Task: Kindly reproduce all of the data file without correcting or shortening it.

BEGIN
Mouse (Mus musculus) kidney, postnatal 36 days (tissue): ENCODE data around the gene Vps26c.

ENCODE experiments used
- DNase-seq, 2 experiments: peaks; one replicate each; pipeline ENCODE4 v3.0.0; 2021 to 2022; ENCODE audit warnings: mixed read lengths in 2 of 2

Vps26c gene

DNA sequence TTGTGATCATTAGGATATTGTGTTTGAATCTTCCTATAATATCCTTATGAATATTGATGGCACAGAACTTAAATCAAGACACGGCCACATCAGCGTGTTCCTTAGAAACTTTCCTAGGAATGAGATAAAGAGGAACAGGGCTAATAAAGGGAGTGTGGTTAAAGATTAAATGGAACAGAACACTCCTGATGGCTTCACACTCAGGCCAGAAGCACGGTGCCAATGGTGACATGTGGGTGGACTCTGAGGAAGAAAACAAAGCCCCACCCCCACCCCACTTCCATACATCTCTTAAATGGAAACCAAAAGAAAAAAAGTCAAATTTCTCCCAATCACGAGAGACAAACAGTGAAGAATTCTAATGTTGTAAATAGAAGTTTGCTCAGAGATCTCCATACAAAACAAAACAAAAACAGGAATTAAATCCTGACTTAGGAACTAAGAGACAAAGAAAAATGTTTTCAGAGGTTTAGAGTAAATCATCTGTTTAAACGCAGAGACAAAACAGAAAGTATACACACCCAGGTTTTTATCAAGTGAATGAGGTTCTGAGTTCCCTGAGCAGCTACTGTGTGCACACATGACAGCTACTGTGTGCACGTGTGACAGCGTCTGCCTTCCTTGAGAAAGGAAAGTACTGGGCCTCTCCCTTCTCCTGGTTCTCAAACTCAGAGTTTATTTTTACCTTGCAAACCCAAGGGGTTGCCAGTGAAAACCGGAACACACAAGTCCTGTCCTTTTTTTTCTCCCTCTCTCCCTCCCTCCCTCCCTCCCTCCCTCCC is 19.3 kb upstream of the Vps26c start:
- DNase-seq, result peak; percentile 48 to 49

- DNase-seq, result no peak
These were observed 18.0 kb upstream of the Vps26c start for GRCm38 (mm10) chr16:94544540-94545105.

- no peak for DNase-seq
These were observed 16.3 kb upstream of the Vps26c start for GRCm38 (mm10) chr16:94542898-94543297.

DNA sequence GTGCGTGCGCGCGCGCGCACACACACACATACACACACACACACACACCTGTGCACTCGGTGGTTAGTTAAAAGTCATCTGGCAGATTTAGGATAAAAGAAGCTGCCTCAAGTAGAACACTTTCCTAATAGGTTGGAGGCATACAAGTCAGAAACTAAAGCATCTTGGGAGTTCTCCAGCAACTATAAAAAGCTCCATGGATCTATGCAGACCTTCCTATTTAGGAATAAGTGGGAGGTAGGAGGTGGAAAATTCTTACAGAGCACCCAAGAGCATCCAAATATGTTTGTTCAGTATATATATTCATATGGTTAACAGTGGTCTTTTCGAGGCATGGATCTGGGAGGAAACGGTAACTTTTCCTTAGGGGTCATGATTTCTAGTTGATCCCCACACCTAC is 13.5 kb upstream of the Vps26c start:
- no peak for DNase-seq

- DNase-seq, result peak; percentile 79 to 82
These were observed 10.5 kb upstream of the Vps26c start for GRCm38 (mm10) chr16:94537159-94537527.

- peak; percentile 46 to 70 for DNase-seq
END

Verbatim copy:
Mouse (Mus musculus) kidney, postnatal 36 days (tissue): ENCODE data around the gene Vps26c.

ENCODE experiments used
- DNase-seq, 2 experiments: peaks; one replicate each; pipeline ENCODE4 v3.0.0; 2021 to 2022; ENCODE audit warnings: mixed read lengths in 2 of 2

Vps26c gene

DNA sequence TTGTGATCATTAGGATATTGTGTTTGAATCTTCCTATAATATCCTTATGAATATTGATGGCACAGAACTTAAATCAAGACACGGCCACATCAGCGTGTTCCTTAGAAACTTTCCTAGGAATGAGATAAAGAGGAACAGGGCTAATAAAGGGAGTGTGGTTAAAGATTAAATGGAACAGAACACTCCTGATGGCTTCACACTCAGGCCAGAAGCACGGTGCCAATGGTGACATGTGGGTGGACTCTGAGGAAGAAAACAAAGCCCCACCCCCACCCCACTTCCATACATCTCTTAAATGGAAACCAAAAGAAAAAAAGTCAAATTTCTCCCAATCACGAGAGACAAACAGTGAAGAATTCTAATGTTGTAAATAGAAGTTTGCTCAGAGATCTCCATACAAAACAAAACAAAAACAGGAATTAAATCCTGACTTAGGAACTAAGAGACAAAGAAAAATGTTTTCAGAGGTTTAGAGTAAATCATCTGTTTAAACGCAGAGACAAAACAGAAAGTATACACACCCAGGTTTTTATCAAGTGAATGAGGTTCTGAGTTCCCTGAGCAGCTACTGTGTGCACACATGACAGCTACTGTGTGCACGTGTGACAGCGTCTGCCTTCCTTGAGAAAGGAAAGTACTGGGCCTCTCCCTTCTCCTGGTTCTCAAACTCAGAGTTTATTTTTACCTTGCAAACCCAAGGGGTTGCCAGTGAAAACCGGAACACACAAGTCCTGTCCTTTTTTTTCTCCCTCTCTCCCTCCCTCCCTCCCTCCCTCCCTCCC is 19.3 kb upstream of the Vps26c start:
- DNase-seq, result peak; percentile 48 to 49

- DNase-seq, result no peak
These were observed 18.0 kb upstream of the Vps26c start for GRCm38 (mm10) chr16:94544540-94545105.

- no peak for DNase-seq
These were observed 16.3 kb upstream of the Vps26c start for GRCm38 (mm10) chr16:94542898-94543297.

DNA sequence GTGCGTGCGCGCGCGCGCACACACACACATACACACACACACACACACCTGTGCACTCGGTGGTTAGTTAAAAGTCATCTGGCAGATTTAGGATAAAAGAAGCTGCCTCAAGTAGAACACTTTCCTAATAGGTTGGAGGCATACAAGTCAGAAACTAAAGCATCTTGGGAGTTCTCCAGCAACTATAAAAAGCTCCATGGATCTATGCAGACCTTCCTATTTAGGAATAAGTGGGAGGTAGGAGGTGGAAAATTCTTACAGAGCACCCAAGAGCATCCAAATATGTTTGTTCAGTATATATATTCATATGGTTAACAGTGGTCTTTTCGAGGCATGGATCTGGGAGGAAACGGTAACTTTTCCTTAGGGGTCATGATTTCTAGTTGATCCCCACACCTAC is 13.5 kb upstream of the Vps26c start:
- no peak for DNase-seq

- DNase-seq, result peak; percentile 79 to 82
These were observed 10.5 kb upstream of the Vps26c start for GRCm38 (mm10) chr16:94537159-94537527.

- peak; percentile 46 to 70 for DNase-seq